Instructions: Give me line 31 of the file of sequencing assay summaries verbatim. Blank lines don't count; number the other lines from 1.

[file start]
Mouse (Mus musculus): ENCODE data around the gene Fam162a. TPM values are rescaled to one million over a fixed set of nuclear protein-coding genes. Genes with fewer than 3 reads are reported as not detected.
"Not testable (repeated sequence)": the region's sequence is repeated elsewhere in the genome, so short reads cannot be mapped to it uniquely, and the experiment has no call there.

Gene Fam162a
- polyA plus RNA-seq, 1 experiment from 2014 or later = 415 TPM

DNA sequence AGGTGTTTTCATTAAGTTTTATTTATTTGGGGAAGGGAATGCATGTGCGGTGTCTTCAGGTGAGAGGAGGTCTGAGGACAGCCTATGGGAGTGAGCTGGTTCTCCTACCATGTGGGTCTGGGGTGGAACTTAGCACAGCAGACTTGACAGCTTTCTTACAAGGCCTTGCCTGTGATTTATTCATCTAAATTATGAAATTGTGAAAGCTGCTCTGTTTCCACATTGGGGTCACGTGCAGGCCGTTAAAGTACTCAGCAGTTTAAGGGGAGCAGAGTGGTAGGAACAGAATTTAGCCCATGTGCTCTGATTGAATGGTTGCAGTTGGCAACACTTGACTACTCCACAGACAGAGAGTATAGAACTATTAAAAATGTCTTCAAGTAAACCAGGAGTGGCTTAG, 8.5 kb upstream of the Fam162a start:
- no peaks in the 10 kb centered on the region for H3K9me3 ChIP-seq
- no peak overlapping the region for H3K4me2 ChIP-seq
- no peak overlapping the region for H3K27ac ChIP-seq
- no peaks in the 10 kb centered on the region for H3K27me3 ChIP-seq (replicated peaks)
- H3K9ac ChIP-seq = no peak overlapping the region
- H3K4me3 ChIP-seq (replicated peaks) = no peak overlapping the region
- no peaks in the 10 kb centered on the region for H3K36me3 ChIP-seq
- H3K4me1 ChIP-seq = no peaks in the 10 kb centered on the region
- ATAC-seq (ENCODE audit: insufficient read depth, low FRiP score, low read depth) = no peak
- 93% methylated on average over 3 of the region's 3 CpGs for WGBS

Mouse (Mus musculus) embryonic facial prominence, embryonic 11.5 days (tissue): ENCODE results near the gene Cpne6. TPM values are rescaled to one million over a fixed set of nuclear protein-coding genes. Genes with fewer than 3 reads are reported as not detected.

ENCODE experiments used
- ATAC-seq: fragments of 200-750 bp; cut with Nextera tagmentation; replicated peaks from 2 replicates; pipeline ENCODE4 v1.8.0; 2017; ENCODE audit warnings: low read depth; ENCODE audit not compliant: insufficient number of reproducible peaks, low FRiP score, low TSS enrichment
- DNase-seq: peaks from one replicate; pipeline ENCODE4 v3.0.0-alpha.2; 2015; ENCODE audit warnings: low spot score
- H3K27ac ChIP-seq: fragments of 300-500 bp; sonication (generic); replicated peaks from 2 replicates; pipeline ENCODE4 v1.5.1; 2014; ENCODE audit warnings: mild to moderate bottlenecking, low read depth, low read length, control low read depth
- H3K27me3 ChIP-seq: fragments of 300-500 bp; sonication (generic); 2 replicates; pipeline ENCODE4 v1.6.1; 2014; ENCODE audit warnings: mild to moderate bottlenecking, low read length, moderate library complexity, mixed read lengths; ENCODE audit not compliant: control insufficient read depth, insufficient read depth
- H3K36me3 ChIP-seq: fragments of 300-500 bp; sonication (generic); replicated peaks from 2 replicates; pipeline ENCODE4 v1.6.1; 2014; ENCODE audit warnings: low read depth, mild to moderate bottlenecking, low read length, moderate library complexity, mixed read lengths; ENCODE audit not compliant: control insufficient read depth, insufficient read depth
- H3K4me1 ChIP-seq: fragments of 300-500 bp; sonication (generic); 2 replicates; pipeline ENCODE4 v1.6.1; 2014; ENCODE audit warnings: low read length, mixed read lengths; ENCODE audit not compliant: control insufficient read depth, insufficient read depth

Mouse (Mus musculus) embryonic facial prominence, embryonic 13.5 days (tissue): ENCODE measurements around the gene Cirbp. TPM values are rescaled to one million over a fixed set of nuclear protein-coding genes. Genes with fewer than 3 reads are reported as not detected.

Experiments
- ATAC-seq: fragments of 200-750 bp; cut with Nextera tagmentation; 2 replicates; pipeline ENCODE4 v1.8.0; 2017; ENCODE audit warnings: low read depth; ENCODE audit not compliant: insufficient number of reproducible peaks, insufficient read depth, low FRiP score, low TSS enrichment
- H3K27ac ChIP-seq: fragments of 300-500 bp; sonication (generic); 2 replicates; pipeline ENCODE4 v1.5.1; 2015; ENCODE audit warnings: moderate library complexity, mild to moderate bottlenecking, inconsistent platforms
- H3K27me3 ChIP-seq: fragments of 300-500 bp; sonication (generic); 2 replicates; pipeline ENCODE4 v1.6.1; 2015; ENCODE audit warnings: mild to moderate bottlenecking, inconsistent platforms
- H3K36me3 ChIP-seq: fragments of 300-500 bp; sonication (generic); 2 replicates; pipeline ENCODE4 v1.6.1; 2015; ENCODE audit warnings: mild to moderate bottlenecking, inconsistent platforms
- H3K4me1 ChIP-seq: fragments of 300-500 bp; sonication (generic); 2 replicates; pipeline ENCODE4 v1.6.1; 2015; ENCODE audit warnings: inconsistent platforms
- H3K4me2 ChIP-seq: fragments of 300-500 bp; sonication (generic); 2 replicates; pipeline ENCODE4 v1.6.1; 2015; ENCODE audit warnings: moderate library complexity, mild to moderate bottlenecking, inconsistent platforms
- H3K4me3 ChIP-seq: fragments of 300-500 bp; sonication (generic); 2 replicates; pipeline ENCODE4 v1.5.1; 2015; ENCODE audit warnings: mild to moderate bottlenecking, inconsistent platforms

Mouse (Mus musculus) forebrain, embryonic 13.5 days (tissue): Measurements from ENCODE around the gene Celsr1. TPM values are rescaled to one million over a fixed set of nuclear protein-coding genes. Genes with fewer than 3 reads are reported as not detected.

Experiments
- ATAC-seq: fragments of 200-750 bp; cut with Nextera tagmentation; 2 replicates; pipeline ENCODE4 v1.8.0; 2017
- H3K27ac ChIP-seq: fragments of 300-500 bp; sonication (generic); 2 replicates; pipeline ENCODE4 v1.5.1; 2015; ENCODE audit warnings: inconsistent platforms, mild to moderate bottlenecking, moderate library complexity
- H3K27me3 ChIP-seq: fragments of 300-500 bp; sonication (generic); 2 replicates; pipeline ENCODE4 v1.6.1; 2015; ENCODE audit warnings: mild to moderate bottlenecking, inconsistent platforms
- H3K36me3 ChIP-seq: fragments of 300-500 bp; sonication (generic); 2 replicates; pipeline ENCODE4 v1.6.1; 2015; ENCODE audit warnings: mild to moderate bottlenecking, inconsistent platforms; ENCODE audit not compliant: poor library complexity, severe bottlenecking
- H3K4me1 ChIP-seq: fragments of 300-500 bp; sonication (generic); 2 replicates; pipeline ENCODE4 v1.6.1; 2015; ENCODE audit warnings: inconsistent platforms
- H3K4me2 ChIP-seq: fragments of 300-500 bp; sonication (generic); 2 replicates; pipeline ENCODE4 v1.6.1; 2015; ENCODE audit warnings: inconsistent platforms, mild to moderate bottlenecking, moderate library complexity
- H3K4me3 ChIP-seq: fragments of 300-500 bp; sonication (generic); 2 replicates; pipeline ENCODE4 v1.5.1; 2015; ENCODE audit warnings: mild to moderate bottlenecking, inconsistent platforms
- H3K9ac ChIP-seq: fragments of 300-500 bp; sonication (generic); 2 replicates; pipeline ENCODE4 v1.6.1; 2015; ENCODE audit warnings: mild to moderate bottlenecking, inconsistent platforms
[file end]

- H3K4me2 ChIP-seq: fragments of 300-500 bp; sonication (generic); 2 replicates; pipeline ENCODE4 v1.6.1; 2015; ENCODE audit warnings: moderate library complexity, mild to moderate bottlenecking, inconsistent platforms